Art as a Political Statement Essay - 2214 Words

Since many present-day congressional marriages unite partners with impressive political résumés, the influence of the widow’s or perhaps a future widower’s mandate will probably persist.6 But while personal tragedy and matrimonial connections will undoubtedly continue to bring women into Congress, candidates are more likely to be judged on prior political experience and professional accomplishments rather than familial ties.

The Sistine Chapel in the Vatican is an example of a work that has been and truly a beacon of art.

History, Art & Archives, U.S. House of Representatives, Office of the Historian, Women in Congress, 1917–2006. Washington, D.C.: U.S. Government Printing Office, 2007. “New Patterns: Familial Connections and Political Experience,” (February 15, 2018)

A Political Statement in Art essay ..

Some examples of the oldest recorded art in the world are prehistoric cave paintings, which were painted on cave walls thousands of years ago.

Salcedo’s art works are unique in her attempts to address the questions of memory and forgetting by combining past and present into one single timeline. He use of objects plays an important role to stress on the issues she raises and helps sounding more strong in her political statements.

Political Art Essay - 1400 Words - StudyMode

The analysis of the three world-known works of contemporary artists has shown their particular self-expression and perception on how to speak on vital political issues such as racism, gender inequalities, and poverty and, at the same time, how to stay aside from politics still being a thought-provoking generators. Each artist is unique in their own way, which makes their contribution to the world of art even more significant.

may they be social, political, racial, ..

Weems, being a unique photographer, video and audio maker and writer of the texts brought her light to the contemporary political art as well. Her self-expression of adding the text on the old pictures let the viewers see her creativity intents. The color of those writing on the text is also symbolical. It creates the idea of the necessity of purity in all the dark sides of the politics of slavery and inequality times.

Essays > Political Art Essay

As we see, Weems first selected the photographs of black women and men from the slavery times they were forced into in the United States, later she rephotographed those pictures, made them larger and finally gave them red tone. To strengthen her political statement about the injustice and racism, she inscribed then a white text on them. Producing such a unique art works Weems offers a strong thematically filled contemporary reading of the historical group of those times that become strong political statements against racism and inequality.

Free College Essay Political Art

This era was defined by a long war on African-American participation in state and federal politics, waged by means of local southern laws, Jim Crow segregation, and tacit federal assent. Between 1887 and 1901, just five blacks served in Congress. Black Members of Congress encountered an institution that was often inhospitable to their very presence and their legislative goals. With their middling to lower-tier committee assignments and few connections to the leadership, they were far from the center of power.11 Moreover, black Members of Congress were so rare that they were incapable of driving a legislative agenda.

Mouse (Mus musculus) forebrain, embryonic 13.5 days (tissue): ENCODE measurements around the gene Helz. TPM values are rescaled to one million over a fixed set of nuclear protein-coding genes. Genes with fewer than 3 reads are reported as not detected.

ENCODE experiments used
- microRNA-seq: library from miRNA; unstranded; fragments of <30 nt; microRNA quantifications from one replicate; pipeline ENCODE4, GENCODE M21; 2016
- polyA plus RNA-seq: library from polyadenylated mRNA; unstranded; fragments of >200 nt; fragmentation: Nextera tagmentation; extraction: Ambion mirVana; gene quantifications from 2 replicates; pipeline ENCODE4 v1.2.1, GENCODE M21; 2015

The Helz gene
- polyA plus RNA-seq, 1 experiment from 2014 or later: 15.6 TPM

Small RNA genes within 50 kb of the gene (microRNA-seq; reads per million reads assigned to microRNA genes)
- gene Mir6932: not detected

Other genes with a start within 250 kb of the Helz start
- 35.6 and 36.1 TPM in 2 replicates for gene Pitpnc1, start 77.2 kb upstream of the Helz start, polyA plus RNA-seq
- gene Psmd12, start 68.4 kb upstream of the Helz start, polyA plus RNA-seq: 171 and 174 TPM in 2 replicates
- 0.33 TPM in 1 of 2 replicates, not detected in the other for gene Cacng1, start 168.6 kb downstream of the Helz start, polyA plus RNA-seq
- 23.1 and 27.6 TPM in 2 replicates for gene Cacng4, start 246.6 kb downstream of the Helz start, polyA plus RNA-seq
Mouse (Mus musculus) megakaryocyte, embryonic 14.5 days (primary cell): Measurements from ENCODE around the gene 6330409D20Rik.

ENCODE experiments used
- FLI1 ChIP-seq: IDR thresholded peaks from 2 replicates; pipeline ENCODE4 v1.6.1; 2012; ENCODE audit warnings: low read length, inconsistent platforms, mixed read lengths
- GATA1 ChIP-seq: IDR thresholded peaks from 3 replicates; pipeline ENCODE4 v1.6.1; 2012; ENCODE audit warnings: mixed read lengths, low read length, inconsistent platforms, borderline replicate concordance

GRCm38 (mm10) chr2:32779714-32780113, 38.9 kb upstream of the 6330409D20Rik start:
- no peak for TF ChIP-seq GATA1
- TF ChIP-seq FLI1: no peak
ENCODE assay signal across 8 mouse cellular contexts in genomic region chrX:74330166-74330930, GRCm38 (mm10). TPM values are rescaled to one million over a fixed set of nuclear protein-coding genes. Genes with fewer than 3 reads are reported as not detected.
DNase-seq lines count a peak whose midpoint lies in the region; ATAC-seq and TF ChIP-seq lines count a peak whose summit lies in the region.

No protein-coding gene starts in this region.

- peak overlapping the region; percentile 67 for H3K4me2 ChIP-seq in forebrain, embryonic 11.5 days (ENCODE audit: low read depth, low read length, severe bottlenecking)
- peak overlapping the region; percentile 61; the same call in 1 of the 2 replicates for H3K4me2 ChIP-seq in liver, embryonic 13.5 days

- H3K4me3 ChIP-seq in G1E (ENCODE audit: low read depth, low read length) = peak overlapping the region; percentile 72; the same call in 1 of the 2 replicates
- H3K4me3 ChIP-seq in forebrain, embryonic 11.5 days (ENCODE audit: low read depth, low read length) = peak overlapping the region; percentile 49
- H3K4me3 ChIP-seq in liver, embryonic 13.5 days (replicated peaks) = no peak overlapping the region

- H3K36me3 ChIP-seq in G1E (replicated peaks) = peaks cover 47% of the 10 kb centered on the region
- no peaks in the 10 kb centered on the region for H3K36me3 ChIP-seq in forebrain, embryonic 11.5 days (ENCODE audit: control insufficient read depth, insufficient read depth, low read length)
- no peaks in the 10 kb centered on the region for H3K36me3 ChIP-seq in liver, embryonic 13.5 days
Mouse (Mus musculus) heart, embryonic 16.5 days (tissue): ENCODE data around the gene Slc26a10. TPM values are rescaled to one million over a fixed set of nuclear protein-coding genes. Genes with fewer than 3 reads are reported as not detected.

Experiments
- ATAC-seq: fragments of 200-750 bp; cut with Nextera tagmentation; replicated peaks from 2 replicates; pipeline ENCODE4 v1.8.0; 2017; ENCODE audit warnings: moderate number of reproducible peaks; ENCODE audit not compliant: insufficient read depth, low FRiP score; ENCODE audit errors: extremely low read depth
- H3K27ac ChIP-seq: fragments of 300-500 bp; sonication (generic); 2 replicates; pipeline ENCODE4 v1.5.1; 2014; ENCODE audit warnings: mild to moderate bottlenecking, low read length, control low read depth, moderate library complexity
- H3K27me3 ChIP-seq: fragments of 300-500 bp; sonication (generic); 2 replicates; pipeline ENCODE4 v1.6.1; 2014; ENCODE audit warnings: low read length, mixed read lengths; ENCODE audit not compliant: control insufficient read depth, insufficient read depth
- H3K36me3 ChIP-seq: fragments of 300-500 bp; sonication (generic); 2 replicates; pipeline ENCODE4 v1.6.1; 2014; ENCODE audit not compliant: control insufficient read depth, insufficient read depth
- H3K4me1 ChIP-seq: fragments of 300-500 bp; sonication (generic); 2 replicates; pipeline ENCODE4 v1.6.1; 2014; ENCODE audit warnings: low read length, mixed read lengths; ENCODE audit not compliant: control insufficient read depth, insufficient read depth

Over the years, electing African Americans to Congress grew more difficult. Obstacles included violence, intimidation, and fraud by white supremacists; state and local disfranchisement laws that denied increasing numbers of blacks the right to vote; and contested election challenges in Congress. Moreover, the legislative focus shifted from the idealism of the postwar Radical Republicans to the business interests of a rapidly industrializing nation. Ambivalence toward protecting black civil rights bolstered southern racial conservatives, who sought to roll back the protections that were extended to African Americans during Reconstruction. “I beg all true men to forget party and partisanship and right the great wrongs perpetrated upon humble and unoffending American citizens,” said Representative of South Carolina (1893–1895; 1896–1897). “I declare that no class of people has ever been more misrepresented, slandered, and traduced than the black people of the South.”12

Though Black Americans were excluded from Congress after 1901, larger social and historical forces portended future political opportunities for African Americans in the northern United States. Southern black political activism transferred northward changing the social and cultural dynamic of established black communities in northern cities, as rural, agrarian African Americans were lured to industrialized cities by jobs and greater political freedoms. Advocacy groups such as the National Association for the Advancement of Colored People (NAACP), founded during this era, lobbied Congress on issues that were important to the black community. Geographical relocation also contributed to the gradual realignment of African Americans from the Republican Party to the ranks of northern Democrats during the mid-20th century.

Without a single black Member to advocate black interests, both major political parties in Congress refused to enact legislation to improve conditions for African Americans. Except for a few stalwart reformers, Congress responded to civil rights measures with ambivalence or outright hostility. During this era, too, a corps of southern racial conservatives was positioned, by virtue of their seniority, to hold a strong grip on the levers of power when Democrats gained control of the House Chamber in 1931.